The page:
Two weeks after Seattle Mayor Mike McGinn grounded the Seattle Police Department’s unmanned drown program, the House and Senate will hold hearings on legislation to outline regulations on the aircraft. Senate Bill 5782 will be heard by the Law & Justice Committee on Wednesday. House Bill 1771 will be heard by the Public Safety Committee on Thursday.
The House Public Safety Committee will further explore the implications of Initiative 502, which legalized marijuana use, in a Wednesday meeting. Representatives will consider House Bill 1661 removing misdemeanor marijuana convictions from people’s criminal records. The bill is sponsored by Rep. Joe Fitzgibbon, D-Burien.
Legislators in the House will hear a bill aimed at bolstering the state’s economy and putting veterans to work with bills that provide tax cuts for businesses hiring unemployed workers. House Bill 1615, proposed by Port Orchard Republican Jan Angel, will go before the Finance Committee on Friday.
February 13, 2013 at 3:55 PM
The Associated Press
The mayors of more than 40 cities across Washington have sent a letter to Gov. Jay Inslee and legislative leaders, urging them to consider an 8-cent per gallon increase in the gas tax to help pay for transportation needs.
The letter from the Mayors’ Transportation Forum was sent Wednesday. Among the signees were Seattle Mayor Mike McGinn, as well as the mayors of Bellingham, Federal Way, Tacoma, Olympia, Vancouver and Walla Walla. In addition to the gas-tax increase, the letter suggests a motor-vehicle excise tax increase of up to 1.5 percent that counties could enact by public vote or by a vote by county councils, and the expansion of the vehicle license fee from $20 to $40. The license fee could also be increased either by public vote or by a vote of local councils.
The mayors say more than $3 billion is needed to maintain roadways and bridges in the state over the next 10 years. Democrats in the state House are expected to introduce their transportation proposals next week.
January 8, 2013 at 1:50 PM
Mayor Mike McGinn plans to make an announcement tomorrow about his “political plans” — presumably political plans to run for re-election, though his campaign consultant, John Wyble, wouldn’t say what he’ll announce.
McGinn has hired a campaign staff, filed to run, and he’s been raising money, but has not yet officially kicked off a campaign. Already, several big-name politicians have announced plans to challenge him, including City Council member Tim Burgess, state Sen. Ed Murray, and former City Councilmember Peter Steinbrueck. A neighborhood activist, Kate Martin, and commercial real estate broker, Charlie Staadecker, also have filed to run.
McGinn has been scrambling to re-unite supporters after a tough first term, but a crowded field of challengers probably would make it easier for him to get through the primary.
December 12, 2012 at 1:48 PM
When the Seattle City Council adopted new campaign finance rules in October, it was widely assumed that potential mayoral hopefuls Tim Burgess and Bruce Harrell would transfer surplus money from their 2011 City Council campaigns into the mayor’s race. The new rules prohibited rolling over surplus campaign funds once the law took effect mid-November. Burgess had almost $78,000 and Harrell $64,000.
But citing the spirit of the law, Burgess in November returned almost $44,000 to donors of his 2011 campaign and donated $25,000 to the Washington State Democrats. Harrell transferred his campaign surplus to an account for a council race in 2015. He hasn’t decided yet whether to jump into the 2013 mayor’s race against incumbent Mike McGinn.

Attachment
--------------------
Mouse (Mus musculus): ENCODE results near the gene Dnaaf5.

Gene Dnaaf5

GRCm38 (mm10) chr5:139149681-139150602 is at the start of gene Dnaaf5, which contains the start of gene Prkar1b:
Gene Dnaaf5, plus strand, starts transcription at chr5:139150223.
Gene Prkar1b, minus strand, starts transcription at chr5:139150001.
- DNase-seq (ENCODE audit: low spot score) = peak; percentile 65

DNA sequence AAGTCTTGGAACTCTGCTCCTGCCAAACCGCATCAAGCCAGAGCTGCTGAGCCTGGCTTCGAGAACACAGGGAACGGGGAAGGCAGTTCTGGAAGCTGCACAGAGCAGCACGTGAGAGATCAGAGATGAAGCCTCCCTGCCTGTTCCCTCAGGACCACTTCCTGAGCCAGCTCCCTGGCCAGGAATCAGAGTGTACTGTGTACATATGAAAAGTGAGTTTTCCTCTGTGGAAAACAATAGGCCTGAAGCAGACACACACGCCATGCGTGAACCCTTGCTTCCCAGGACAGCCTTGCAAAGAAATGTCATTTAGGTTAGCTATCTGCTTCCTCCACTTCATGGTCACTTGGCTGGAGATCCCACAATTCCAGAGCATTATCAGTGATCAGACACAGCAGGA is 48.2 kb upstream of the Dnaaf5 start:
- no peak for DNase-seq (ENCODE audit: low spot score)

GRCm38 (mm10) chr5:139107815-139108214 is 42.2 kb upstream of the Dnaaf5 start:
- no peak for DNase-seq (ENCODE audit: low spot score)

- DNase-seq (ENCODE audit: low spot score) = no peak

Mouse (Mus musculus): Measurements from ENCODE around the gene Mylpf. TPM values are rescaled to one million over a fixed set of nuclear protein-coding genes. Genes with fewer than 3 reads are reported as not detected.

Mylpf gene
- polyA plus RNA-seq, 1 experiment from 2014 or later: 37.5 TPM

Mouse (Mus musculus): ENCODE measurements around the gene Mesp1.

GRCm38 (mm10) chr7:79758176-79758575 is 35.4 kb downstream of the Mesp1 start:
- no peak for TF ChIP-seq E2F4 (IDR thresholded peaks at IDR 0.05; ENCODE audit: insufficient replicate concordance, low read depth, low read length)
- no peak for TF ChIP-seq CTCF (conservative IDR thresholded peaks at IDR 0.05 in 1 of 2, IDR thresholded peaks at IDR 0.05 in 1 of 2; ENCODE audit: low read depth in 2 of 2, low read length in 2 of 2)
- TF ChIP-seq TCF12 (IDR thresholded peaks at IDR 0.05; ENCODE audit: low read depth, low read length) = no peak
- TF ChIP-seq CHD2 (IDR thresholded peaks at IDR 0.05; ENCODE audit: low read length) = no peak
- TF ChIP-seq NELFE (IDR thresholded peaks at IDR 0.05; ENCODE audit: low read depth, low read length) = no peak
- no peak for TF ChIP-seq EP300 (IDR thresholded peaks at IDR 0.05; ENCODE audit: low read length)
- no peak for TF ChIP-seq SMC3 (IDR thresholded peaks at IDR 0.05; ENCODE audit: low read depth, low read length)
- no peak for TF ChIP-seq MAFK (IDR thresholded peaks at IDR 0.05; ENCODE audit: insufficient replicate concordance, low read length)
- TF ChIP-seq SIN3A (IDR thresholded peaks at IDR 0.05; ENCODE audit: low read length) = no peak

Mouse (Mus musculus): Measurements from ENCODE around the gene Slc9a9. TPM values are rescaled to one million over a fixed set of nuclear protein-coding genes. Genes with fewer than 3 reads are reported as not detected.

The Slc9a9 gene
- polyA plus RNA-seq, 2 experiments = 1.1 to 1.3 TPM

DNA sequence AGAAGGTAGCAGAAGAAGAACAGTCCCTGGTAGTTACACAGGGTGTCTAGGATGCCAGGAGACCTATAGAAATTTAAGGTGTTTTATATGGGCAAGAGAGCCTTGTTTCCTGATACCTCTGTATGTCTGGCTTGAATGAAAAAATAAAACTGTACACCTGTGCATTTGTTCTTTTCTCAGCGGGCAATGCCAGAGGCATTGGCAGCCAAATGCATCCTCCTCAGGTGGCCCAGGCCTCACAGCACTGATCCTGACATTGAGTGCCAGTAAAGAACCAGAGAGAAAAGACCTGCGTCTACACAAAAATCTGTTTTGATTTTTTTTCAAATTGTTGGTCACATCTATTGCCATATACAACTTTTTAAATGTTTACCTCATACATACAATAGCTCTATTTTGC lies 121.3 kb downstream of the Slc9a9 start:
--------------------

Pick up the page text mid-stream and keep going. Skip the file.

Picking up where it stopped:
Despite starting from scratch, Burgess raised almost $26,000 during the last week of November after announcing he would challenge McGinn. His supporters include two Seattle School Board members, Michael DeBell and Harium Martin-Morris, and developers Martin Smith and Gregory Johnson, an executive with Wright Runstad & Co.
McGinn has raised about $95,000 but spent $57,000. In November, he raised just $7,200, a relatively weak showing for an incumbent. His donors include CleanScapes CEO Chris Martin, Cedar Grove Recycling executive John Banchero III, and more than a dozen of McGinn’s own staff.
Virtual unknown Charlie Staadecker, a commercial real estate broker, raised $18,000 in November to bring his total to $58,000.
State Sen. Ed Murray, D-Seattle, who jumped into the race last week, raised just $1,700 and reported almost $12,000 in campaign debt. Because of state campaign laws, Murray can’t raise money or solicit endorsements while the Legislature is in session.
November 28, 2012 at 3:26 PM
Newly announced Seattle mayoral candidate Tim Burgess tried to get off on the right foot yesterday with The Stranger, offering them an exclusive story about his decision to get into the race.
In a flattering piece about Burgess, a city councilmember with whom The Stranger has often disagreed, Dominic Holden wrote: “Giving an advance interview to The Stranger is classic Burgess; it’s his cunning genius to neutralize critics by talking to them.”
It was a clever piece of strategy by Burgess, known for media savvy honed as a former journalist and advertising executive and in two terms on the City Council. The Stranger tends to go overboard for its favorite candidates. In 2009, the paper published a cover with McGinn’s face on it at a crucial point in the race, and wrote long articles in his favor, including one that called his opponent an “idiot” in the headline. In other words, it’s not a bad thing to have The Stranger on your side, and Burgess may have seen an opportunity, since The Stranger has been less than supportive of the mayor recently.
The only problem was that The Stranger’s scoop was not really a scoop. The Seattle Times, PubliCola, and The Seattle P-I had stories and interviews prepped for publication at 5 p.m. Tuesday, the same time Burgess told Holden he could put up his story. Holden noticed, and today posted a long Facebook status taking the councilmember to task. He wrote: